{
    var currentMethodOpen = (MethodInfo) MethodBase.GetCurrentMethod();
    var currentMethod = currentMethodOpen.MakeGenericMethod(new[] {typeof (T)});

    return source.Provider.Execute<bool>(Expression.Call(
        null, currentMethod, new[] {source.Expression}));
}

Note how neither method body does anything specific to what a “Where” or “Any” operation should do. It just wraps that information in an expression and calls the appropriate method on the Provider. It is up to the provider to understand the expression (which is passed in as a parameter to bothCreateQuery and Execute) and perform the correct operation. This is why when you build a LINQ provider, it is up to you to write the translation logic for each LINQ operation as it relates to your data source, or write a fallback that says “this operation is not supported.”

Creating a new LINQ provider, then, can be boiled down to the following steps:

Step 1

Create a class that implements IQueryable<T> (say, YourQueryable<T>).

  1. There should be a way to construct this class and pass in some sort of an interface to the underlying data source to use (e.g. in NHibernate,session.Query<T> on the NHibernate ISession object does this).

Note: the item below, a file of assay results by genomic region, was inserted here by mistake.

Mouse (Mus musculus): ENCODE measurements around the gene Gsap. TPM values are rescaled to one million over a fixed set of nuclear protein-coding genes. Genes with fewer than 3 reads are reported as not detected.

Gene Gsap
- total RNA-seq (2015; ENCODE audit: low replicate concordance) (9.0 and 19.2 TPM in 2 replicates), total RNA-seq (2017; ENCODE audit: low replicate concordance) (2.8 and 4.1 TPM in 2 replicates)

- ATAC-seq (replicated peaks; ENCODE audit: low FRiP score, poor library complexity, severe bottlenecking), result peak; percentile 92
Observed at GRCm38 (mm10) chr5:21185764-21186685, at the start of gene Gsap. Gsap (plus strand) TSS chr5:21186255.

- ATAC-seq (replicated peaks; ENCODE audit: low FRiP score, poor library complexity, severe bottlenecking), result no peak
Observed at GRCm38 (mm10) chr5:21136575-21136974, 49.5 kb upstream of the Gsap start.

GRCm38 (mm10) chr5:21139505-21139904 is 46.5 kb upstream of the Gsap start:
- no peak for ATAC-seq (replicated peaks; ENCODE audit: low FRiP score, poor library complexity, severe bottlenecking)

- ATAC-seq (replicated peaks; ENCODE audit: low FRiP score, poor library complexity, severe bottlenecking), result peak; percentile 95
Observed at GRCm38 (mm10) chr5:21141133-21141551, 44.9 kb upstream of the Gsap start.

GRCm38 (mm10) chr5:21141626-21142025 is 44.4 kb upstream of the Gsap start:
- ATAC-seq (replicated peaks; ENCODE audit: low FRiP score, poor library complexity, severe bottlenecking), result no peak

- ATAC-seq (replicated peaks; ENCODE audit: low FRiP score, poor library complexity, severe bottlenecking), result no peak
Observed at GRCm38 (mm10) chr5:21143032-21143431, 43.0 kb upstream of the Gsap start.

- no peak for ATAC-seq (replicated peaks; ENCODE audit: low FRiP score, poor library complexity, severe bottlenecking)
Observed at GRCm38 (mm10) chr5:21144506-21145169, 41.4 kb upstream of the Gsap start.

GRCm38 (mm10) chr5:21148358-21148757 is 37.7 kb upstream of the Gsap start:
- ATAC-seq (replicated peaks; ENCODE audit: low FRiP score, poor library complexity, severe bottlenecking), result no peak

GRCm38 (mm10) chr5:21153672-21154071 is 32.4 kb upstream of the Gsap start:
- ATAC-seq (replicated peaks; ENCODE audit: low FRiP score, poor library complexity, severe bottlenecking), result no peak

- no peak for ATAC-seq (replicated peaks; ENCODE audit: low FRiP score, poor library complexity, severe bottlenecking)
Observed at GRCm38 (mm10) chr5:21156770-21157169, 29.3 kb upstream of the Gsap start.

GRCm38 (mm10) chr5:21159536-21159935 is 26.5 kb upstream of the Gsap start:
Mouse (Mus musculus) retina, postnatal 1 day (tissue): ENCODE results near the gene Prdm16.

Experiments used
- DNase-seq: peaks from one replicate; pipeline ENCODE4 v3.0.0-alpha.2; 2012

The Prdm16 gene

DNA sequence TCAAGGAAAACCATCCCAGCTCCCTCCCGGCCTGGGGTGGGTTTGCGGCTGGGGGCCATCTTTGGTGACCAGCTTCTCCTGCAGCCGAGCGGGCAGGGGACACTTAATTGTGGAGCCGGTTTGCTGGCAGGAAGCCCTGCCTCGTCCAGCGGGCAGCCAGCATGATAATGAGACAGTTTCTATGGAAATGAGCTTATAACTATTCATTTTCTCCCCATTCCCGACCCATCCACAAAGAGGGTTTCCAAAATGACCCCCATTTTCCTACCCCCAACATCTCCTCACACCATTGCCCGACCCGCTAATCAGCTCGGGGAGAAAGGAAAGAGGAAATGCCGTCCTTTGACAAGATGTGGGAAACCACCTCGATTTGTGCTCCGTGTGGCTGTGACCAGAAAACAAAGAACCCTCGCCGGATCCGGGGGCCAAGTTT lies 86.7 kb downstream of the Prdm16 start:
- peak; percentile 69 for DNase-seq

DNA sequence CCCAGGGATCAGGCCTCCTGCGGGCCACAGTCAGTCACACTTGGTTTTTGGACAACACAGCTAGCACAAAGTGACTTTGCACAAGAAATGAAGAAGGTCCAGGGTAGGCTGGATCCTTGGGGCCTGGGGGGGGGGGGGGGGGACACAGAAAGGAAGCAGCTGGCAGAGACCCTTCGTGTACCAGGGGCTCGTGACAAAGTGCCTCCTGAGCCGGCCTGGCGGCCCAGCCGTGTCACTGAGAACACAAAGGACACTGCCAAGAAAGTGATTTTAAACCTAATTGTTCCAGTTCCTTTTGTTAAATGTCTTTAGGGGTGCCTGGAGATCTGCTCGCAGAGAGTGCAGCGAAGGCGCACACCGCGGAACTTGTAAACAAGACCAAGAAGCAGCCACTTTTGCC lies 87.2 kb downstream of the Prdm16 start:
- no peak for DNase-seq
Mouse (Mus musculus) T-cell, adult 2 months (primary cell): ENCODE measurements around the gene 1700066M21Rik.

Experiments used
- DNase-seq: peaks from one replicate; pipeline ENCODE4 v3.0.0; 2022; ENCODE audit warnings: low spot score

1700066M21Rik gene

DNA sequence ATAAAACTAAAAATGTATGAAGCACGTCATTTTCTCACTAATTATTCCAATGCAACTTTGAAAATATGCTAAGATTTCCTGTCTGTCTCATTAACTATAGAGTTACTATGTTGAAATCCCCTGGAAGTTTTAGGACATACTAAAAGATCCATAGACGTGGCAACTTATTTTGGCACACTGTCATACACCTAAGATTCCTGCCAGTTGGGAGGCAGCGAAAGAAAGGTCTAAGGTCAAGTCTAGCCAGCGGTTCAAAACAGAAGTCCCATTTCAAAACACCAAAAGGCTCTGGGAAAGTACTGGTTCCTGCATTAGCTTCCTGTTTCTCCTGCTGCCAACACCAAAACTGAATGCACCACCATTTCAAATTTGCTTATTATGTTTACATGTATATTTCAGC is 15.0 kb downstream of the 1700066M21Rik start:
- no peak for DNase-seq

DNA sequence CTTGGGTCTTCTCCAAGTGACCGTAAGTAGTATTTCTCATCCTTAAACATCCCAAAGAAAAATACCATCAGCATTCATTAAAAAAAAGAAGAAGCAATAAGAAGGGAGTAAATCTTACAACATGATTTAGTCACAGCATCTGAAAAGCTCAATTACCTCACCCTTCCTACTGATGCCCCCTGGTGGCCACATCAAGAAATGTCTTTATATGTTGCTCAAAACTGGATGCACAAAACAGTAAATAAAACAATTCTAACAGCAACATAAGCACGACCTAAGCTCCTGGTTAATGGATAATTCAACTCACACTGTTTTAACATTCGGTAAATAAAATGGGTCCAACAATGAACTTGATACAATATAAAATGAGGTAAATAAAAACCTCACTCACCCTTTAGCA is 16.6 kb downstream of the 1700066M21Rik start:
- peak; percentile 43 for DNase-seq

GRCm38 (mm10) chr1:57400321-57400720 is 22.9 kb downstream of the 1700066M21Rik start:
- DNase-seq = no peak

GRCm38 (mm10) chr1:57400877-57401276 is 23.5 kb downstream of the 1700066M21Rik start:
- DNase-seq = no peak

2. The call to GetEnumerator() should return your implementation of IEnumerator<T>, (say, YourEnumerator<T>). It should be initialized with the value of YourQueryable.Expression at the time of the call.
  3. The getter for the Provider property should return an instance of IQueryProvider<T> (say, YourQueryProvider<T>). The provider should have access to the underlying data source interface.

Step 2: Option 1

The logic to parse the final expression can go in YourEnumerator<T>. In this case, YourQueryProvider.CreateQuery simply returns a new instance ofYourQueryable<T> but with the Expression set to what is passed in to CreateQuery. The very first instance of YourQueryable<T> would then set theExpression to Expression.Constant(this). This way, when the time comes to enumerate and you get to YourEnumerator<T>, you have an expression that represents the complete call chain. That is where you then put the hard part of parsing that so that the first call to MoveNext does the right thing against the underlying data source.

Step 2: Option 2

Another option is to have a dumb YourEnumerator<T> and instead have a separate implementation of IQueryable<T> for each type of query operation to support (e.g. WhereQueryable',SelectQueryable’, etc.) In this case, the parsing logic is spread out across these classes, andYourQueryProvider.CreateQuery needs to examine the expression then and there return the correct type of IQueryable<T> with all the necessary information wrapped within. In any case, though, the expression as a whole must be parsed before enumeration happens.

Step 3